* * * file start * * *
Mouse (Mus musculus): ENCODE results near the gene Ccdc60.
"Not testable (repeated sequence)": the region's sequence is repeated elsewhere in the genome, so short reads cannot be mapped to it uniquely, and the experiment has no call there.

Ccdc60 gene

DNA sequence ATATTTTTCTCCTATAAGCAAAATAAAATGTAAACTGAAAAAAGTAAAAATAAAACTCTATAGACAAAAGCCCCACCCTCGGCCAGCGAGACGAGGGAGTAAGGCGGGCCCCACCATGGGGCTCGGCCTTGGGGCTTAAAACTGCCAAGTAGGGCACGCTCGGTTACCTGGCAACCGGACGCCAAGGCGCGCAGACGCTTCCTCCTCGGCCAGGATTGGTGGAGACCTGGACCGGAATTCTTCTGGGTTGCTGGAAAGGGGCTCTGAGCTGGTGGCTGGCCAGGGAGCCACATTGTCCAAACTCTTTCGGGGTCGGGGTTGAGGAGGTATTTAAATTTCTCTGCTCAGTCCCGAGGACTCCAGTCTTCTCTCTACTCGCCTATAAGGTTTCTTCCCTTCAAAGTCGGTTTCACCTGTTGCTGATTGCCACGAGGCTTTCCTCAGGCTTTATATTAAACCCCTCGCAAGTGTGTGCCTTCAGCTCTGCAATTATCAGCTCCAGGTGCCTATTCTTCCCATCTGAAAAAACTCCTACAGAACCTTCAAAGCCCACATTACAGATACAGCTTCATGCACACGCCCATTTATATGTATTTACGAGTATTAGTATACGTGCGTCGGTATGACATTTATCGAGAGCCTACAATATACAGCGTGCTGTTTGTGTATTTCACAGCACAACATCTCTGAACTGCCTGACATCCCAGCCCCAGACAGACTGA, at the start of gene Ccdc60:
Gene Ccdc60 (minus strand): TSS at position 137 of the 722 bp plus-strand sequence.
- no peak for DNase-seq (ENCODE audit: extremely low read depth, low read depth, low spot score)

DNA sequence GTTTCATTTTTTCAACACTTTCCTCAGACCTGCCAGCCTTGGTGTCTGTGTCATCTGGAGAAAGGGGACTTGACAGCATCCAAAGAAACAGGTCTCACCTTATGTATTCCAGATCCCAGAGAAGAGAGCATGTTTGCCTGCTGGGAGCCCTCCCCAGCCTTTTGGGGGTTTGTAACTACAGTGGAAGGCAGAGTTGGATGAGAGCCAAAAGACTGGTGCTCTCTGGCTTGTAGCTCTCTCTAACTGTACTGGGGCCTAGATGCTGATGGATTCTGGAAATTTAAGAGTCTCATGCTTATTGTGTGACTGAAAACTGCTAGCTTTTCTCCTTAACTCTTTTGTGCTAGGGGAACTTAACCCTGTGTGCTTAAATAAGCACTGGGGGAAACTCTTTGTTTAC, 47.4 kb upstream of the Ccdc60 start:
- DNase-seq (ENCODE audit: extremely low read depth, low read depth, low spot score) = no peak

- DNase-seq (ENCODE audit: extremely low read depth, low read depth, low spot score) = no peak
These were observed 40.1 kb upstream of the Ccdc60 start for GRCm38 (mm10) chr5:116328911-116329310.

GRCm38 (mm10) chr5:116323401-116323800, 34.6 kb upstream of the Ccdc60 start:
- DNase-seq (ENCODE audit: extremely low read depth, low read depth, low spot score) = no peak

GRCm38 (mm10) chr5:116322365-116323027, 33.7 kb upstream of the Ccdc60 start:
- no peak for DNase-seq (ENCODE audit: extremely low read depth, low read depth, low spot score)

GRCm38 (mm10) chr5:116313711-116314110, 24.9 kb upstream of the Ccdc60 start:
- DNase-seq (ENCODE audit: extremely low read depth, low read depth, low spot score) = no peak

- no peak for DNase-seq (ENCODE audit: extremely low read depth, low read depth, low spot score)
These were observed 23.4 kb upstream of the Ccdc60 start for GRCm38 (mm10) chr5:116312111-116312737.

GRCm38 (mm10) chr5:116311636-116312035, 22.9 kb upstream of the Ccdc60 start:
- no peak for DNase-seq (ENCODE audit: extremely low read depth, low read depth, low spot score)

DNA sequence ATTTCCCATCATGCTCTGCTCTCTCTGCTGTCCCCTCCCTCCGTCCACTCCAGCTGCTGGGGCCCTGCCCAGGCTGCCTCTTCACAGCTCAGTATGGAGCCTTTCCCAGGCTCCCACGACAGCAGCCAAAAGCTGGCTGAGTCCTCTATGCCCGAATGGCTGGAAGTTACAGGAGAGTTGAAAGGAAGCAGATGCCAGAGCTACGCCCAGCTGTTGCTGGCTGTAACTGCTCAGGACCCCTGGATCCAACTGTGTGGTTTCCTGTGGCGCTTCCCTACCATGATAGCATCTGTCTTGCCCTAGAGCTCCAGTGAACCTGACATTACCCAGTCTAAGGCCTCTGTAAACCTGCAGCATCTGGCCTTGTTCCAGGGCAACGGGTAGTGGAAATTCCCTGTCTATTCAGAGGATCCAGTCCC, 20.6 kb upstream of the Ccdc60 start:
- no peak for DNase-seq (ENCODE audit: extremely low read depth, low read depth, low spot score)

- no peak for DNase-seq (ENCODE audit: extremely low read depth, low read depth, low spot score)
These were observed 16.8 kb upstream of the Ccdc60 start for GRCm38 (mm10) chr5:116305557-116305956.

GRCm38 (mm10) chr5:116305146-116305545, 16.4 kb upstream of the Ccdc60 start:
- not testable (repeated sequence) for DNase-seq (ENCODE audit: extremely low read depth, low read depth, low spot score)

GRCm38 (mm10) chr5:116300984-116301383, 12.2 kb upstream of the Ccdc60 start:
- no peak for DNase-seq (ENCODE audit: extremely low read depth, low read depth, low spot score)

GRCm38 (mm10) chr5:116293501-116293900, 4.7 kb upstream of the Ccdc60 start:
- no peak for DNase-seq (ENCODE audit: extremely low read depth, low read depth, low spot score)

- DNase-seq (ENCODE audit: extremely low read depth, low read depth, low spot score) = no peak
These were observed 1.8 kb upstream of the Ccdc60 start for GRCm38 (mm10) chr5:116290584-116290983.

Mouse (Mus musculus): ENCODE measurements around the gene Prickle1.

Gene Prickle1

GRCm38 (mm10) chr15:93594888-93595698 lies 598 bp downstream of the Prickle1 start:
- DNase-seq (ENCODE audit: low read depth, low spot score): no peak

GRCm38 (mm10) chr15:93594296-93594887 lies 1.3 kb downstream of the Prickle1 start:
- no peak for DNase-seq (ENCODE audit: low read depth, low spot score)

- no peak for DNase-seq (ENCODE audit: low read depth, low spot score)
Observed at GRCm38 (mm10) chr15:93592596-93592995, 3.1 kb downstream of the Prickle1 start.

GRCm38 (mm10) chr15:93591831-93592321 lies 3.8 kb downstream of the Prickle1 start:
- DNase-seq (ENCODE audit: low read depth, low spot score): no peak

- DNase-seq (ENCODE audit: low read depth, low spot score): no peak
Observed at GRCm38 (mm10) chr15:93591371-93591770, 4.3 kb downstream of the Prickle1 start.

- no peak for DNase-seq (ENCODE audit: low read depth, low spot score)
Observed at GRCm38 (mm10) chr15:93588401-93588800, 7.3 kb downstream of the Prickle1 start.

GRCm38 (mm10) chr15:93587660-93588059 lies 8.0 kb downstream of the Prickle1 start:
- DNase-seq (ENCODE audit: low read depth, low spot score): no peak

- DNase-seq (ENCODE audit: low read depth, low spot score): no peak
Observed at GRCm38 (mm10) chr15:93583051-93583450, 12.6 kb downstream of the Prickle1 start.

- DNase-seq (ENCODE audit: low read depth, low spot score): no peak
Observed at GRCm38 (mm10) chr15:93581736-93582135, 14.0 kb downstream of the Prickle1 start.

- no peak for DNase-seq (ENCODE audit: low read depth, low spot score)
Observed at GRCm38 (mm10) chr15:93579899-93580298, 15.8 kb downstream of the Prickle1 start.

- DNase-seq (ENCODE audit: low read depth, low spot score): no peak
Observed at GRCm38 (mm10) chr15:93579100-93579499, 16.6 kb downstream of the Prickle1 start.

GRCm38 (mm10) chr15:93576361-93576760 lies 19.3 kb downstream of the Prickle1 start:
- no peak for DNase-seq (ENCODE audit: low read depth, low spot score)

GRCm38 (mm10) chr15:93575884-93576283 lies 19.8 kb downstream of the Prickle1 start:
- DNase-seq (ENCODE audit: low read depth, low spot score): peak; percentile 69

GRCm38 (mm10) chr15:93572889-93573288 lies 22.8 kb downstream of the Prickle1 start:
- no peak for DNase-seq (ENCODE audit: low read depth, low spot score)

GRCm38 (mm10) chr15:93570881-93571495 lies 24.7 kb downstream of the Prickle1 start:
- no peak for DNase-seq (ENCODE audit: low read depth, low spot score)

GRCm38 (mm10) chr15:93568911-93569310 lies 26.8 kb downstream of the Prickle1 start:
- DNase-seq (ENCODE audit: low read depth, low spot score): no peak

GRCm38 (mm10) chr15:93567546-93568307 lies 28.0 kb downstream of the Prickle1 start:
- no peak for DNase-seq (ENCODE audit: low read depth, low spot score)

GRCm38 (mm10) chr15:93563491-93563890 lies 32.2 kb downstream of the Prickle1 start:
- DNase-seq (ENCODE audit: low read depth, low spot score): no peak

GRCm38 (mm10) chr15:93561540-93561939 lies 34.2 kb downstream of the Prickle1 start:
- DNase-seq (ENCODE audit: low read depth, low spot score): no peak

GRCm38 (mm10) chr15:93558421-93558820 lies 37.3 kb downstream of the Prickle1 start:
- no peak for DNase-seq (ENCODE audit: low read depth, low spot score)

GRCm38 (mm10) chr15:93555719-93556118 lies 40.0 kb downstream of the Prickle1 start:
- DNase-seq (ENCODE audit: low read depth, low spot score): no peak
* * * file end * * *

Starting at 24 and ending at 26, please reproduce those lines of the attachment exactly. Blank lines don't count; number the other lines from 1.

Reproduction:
These were observed 16.8 kb upstream of the Ccdc60 start for GRCm38 (mm10) chr5:116305557-116305956.

GRCm38 (mm10) chr5:116305146-116305545, 16.4 kb upstream of the Ccdc60 start:
- not testable (repeated sequence) for DNase-seq (ENCODE audit: extremely low read depth, low read depth, low spot score)